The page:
Amid the festive forest that’s filled downtown hotel lobbies and ballrooms for the past 36 years stands one commemorative conifer with special meaning for one large Spokane family.
The family of Marlene Kay “Marti” Hollenback, the former dealer-owner of Dishman Dodge Ram Chrysler Jeep on Sprague Avenue, created a display for the Spokane Symphony’s “Christmas Tree Elegance” fundraiser that contains many of Hollenback’s favorite things. The longtime nurse, who joined her father’s dealership as general manager in 2005, died after a brief illness in spring 2017, leaving the region’s auto dealing and philanthropic communities grieving.
“Last year, when they approached us to sponsor a tree, it was still a little bit too fresh,” said Cheri Hollenback, Marti Hollenback’s sister, who led the effort to include a display honoring Marti among the 18 Christmas trees being raffled to support the symphony.
Several big-ticket items adorn the evergreens that wrap their way around the mezzanine of the historic Davenport Hotel’s lobby, with curious onlookers able to plop down a dollar for a single raffle ticket that could win them both the tree and the gifts beneath it. One tree, donated by the Belanger Charitable Fund, features a 75-inch ultra high-definition flat screen TV. Lone-Wolf Harley-Davidson donated a 2015 street motorcycle valued at $3,000. All the gifts are arranged under tinsel, holly and silver bells that take volunteers several days to assemble inside both the Davenport and River Park Square, where a half-dozen of the 18 trees up for raffle are housed.
The Hollenback display contains personal touches. The tree is adorned with hummingbird ornaments, because Marti Hollenback “always had a hummingbird feeder out,” her sister said. A professional portrait photograph of Hollenback taken by Diane Maehl sits on an easel, and the winner of the tree’s raffle will get custom business headshots taken by Maehl.
The giveaway also includes five die-cast car toys, a nod to Marti Hollenback’s own collecting.
“Every Matchbox car they made with a Dodge logo is on display in her office,” Cheri Hollenback said.
As it has for decades, the Christmas Tree Elegance show brought waves of hopeful visitors downtown Friday, the fourth day of a display that ends Dec. 8 at the Davenport and Dec. 9 at River Park Square. Raffle tickets are available for purchase for $1 apiece from 10 a.m. to 9 p.m. at the hotel and 10 a.m. to 8 p.m. at the mall, with lunchtime concerts led by outgoing symphony director Eckart Preu scheduled for Tuesday and Wednesday.
Donations go to the Spokane Symphony Associates, the nonprofit arm of the Spokane Symphony. The group raised $350,000 – almost all from Christmas Tree Elegance – last year for the symphony.
Meta Marshall and Georgiana Sutherlin have been visiting the tree display for more than a decade. The friends, who met through their work for the city and Spokane County assisting families of runaway children, paused Friday to marvel at the hummingbirds and the portrait of Hollenback.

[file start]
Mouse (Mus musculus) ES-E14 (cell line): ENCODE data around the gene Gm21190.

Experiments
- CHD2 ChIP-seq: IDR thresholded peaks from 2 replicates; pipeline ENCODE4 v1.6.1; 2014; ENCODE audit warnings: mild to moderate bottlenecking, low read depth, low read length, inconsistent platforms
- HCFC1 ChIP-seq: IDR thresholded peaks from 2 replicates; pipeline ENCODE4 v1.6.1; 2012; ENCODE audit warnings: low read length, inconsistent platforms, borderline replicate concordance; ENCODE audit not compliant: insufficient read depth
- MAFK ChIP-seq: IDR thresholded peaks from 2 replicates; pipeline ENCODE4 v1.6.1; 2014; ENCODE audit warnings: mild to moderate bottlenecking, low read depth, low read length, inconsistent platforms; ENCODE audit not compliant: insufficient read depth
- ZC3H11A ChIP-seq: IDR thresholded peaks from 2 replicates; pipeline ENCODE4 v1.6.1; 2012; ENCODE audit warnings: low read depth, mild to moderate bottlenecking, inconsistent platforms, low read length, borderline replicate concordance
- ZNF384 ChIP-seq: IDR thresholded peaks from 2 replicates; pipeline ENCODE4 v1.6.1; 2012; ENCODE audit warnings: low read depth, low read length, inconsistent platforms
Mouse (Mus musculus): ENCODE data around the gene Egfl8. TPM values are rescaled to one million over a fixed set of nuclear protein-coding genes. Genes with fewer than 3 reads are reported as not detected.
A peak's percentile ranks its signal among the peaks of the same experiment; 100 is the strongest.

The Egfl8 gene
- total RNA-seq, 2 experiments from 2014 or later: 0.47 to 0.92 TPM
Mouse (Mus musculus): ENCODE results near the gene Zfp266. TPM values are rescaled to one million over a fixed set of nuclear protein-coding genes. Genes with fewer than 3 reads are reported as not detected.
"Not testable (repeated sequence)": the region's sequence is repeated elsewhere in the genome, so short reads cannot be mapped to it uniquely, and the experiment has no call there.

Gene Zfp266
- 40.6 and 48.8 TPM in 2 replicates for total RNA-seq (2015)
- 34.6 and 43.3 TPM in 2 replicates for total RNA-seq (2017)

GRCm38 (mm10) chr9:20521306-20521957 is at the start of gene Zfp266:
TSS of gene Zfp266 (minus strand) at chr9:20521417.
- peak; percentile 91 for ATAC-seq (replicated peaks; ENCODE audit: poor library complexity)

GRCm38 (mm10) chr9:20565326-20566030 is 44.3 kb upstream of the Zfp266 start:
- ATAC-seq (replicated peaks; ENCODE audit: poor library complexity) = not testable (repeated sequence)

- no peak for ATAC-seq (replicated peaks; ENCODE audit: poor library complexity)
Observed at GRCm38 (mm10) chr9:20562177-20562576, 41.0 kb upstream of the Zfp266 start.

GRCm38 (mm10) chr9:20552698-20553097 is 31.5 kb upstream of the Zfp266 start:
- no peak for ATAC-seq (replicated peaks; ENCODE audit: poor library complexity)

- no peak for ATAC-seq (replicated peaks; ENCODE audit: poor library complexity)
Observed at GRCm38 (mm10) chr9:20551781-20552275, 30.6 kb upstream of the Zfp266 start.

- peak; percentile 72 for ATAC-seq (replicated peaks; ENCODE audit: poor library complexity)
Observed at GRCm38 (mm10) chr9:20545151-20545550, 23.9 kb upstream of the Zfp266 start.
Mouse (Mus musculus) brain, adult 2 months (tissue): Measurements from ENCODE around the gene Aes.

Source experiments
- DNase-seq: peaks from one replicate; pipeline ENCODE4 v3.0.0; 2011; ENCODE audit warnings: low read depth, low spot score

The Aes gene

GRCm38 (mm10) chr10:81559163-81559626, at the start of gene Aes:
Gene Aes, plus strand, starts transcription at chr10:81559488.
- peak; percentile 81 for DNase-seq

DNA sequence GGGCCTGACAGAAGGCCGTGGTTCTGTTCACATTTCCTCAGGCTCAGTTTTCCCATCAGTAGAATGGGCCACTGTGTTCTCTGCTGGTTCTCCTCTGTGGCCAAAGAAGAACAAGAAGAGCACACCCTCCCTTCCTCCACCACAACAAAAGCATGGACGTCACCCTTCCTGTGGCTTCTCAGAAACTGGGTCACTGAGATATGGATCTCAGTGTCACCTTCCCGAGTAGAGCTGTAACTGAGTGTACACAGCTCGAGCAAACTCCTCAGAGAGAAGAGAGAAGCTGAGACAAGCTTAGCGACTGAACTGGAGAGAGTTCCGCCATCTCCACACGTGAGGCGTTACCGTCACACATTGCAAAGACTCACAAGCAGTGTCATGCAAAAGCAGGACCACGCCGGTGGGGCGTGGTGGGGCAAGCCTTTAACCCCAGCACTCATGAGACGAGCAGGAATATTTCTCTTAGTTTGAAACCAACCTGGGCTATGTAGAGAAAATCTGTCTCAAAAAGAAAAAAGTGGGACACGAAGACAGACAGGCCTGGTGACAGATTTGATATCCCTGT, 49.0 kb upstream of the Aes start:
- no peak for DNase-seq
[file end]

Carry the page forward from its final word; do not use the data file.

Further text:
“We’ve been coming for several years, and I’ve never seen a memorial tree before,” Marshall said. “I just thought that was a great idea.”
Ronda Carter moved to Spokane in 2015 and has been attending the display with her mother. She said she’d previously won a drawing for a tree called “Tech the Halls” that included a tablet and headphones.
Finding a place to put the massive tree after she won was the hardest part, Carter said.
“We had to put it in the kitchen, because it was the only place with high enough ceilings,” she said.
Ticket sales for this year’s event are already trending to top 2017’s record haul by 25 percent, said Annie Matlow, a spokeswoman for the Christmas Tree Elegance program. Demand was so high last year, the organization ran out of tickets before the raffle drawing. That won’t be the case this year, Matlow said.
“We have plenty of tickets,” she said. “We ordered 100,000 more tickets than last year.”
So far, the biggest draws have been the Harley-Davidson display and a tree that will reward the raffle winner with $4,500 in cash, Matlow said.
While donors have made monetary contributions in the name of loved ones before, Matlow said she believes this is the first time a tree has been dedicated to any one person’s memory. Cheri Hollenback said the process of picking out gifts was therapeutic for the family, remembering some of her late sister’s favorite activities, which included big family Christmases on property near the Spokane River.
“One of the things I admired about my sister, is that she was able to take a bad situation, and make lemonade out of lemons,” Cheri Hollenback said, stifling fresh tears. “And losing her so suddenly was like a lemon. This is just one way to emulate what she would have done.”
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